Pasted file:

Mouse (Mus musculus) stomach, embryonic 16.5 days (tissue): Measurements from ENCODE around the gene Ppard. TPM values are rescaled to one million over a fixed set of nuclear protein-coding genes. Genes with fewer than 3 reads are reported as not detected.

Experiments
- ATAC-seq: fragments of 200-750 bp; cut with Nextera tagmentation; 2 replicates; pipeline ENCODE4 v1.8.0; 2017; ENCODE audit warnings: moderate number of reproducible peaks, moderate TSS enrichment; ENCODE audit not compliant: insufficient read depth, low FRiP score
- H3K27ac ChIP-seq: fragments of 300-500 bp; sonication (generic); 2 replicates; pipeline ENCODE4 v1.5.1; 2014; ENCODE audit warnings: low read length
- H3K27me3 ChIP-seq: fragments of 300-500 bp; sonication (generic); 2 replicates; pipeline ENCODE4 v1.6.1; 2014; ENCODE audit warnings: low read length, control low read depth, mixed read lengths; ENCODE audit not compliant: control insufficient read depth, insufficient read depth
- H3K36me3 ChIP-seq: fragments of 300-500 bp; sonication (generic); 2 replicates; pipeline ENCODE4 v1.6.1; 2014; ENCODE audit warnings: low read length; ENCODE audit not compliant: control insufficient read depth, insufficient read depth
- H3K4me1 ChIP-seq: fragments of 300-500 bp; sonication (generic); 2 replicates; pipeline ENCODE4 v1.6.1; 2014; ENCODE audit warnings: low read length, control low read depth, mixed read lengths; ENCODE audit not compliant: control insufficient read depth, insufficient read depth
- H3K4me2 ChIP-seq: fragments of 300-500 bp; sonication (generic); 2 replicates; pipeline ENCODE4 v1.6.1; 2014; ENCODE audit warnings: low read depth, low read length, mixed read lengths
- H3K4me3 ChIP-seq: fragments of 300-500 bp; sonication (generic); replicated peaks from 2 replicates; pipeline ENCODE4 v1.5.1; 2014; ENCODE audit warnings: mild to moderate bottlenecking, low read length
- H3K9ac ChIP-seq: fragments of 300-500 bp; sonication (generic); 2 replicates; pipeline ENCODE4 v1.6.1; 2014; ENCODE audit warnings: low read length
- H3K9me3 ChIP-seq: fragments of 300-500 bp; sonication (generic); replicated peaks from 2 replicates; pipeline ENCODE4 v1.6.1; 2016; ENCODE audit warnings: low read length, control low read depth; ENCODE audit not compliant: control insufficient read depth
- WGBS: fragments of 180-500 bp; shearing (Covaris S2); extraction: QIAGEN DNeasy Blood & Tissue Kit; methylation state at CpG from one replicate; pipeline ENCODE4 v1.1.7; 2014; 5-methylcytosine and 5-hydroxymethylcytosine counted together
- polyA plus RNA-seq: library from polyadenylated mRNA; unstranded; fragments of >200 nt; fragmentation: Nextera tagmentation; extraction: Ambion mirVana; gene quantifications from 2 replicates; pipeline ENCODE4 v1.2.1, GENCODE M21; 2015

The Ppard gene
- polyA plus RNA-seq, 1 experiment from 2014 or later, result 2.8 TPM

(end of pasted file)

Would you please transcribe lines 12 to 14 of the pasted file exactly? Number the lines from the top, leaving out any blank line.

- WGBS: fragments of 180-500 bp; shearing (Covaris S2); extraction: QIAGEN DNeasy Blood & Tissue Kit; methylation state at CpG from one replicate; pipeline ENCODE4 v1.1.7; 2014; 5-methylcytosine and 5-hydroxymethylcytosine counted together
- polyA plus RNA-seq: library from polyadenylated mRNA; unstranded; fragments of >200 nt; fragmentation: Nextera tagmentation; extraction: Ambion mirVana; gene quantifications from 2 replicates; pipeline ENCODE4 v1.2.1, GENCODE M21; 2015

The Ppard gene